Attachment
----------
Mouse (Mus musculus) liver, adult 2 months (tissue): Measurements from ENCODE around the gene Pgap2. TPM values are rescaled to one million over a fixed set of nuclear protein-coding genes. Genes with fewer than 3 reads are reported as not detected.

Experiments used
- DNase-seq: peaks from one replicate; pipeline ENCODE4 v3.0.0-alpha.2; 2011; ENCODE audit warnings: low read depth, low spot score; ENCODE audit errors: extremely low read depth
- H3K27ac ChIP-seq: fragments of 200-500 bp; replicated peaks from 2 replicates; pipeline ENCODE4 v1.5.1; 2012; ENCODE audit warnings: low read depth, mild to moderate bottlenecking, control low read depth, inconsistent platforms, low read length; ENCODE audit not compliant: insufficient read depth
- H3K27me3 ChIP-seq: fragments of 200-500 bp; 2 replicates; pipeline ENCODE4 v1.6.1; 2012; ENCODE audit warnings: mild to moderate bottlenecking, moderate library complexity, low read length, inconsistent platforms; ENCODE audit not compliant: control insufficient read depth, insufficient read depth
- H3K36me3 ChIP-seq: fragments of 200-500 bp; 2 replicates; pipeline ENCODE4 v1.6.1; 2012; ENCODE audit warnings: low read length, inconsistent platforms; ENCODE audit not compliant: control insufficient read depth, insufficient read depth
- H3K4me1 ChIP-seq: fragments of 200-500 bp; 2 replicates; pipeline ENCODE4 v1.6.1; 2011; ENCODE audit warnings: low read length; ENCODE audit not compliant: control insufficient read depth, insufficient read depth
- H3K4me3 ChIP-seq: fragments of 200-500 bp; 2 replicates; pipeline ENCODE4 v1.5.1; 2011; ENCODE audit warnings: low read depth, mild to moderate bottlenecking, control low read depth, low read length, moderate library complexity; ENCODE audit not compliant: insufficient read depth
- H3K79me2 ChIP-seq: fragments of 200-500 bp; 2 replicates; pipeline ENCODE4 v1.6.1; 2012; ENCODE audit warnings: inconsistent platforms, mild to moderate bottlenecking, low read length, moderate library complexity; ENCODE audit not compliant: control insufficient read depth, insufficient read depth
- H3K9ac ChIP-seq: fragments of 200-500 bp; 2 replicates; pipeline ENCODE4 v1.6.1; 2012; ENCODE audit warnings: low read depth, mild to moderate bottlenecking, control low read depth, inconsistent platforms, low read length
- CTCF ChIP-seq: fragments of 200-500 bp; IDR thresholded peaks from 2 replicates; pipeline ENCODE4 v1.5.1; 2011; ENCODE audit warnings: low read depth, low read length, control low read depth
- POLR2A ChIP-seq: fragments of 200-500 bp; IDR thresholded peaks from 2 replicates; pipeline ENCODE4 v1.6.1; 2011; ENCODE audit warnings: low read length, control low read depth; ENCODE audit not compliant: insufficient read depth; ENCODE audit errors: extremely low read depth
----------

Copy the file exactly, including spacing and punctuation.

Mouse (Mus musculus) liver, adult 2 months (tissue): Measurements from ENCODE around the gene Pgap2. TPM values are rescaled to one million over a fixed set of nuclear protein-coding genes. Genes with fewer than 3 reads are reported as not detected.

Experiments used
- DNase-seq: peaks from one replicate; pipeline ENCODE4 v3.0.0-alpha.2; 2011; ENCODE audit warnings: low read depth, low spot score; ENCODE audit errors: extremely low read depth
- H3K27ac ChIP-seq: fragments of 200-500 bp; replicated peaks from 2 replicates; pipeline ENCODE4 v1.5.1; 2012; ENCODE audit warnings: low read depth, mild to moderate bottlenecking, control low read depth, inconsistent platforms, low read length; ENCODE audit not compliant: insufficient read depth
- H3K27me3 ChIP-seq: fragments of 200-500 bp; 2 replicates; pipeline ENCODE4 v1.6.1; 2012; ENCODE audit warnings: mild to moderate bottlenecking, moderate library complexity, low read length, inconsistent platforms; ENCODE audit not compliant: control insufficient read depth, insufficient read depth
- H3K36me3 ChIP-seq: fragments of 200-500 bp; 2 replicates; pipeline ENCODE4 v1.6.1; 2012; ENCODE audit warnings: low read length, inconsistent platforms; ENCODE audit not compliant: control insufficient read depth, insufficient read depth
- H3K4me1 ChIP-seq: fragments of 200-500 bp; 2 replicates; pipeline ENCODE4 v1.6.1; 2011; ENCODE audit warnings: low read length; ENCODE audit not compliant: control insufficient read depth, insufficient read depth
- H3K4me3 ChIP-seq: fragments of 200-500 bp; 2 replicates; pipeline ENCODE4 v1.5.1; 2011; ENCODE audit warnings: low read depth, mild to moderate bottlenecking, control low read depth, low read length, moderate library complexity; ENCODE audit not compliant: insufficient read depth
- H3K79me2 ChIP-seq: fragments of 200-500 bp; 2 replicates; pipeline ENCODE4 v1.6.1; 2012; ENCODE audit warnings: inconsistent platforms, mild to moderate bottlenecking, low read length, moderate library complexity; ENCODE audit not compliant: control insufficient read depth, insufficient read depth
- H3K9ac ChIP-seq: fragments of 200-500 bp; 2 replicates; pipeline ENCODE4 v1.6.1; 2012; ENCODE audit warnings: low read depth, mild to moderate bottlenecking, control low read depth, inconsistent platforms, low read length
- CTCF ChIP-seq: fragments of 200-500 bp; IDR thresholded peaks from 2 replicates; pipeline ENCODE4 v1.5.1; 2011; ENCODE audit warnings: low read depth, low read length, control low read depth
- POLR2A ChIP-seq: fragments of 200-500 bp; IDR thresholded peaks from 2 replicates; pipeline ENCODE4 v1.6.1; 2011; ENCODE audit warnings: low read length, control low read depth; ENCODE audit not compliant: insufficient read depth; ENCODE audit errors: extremely low read depth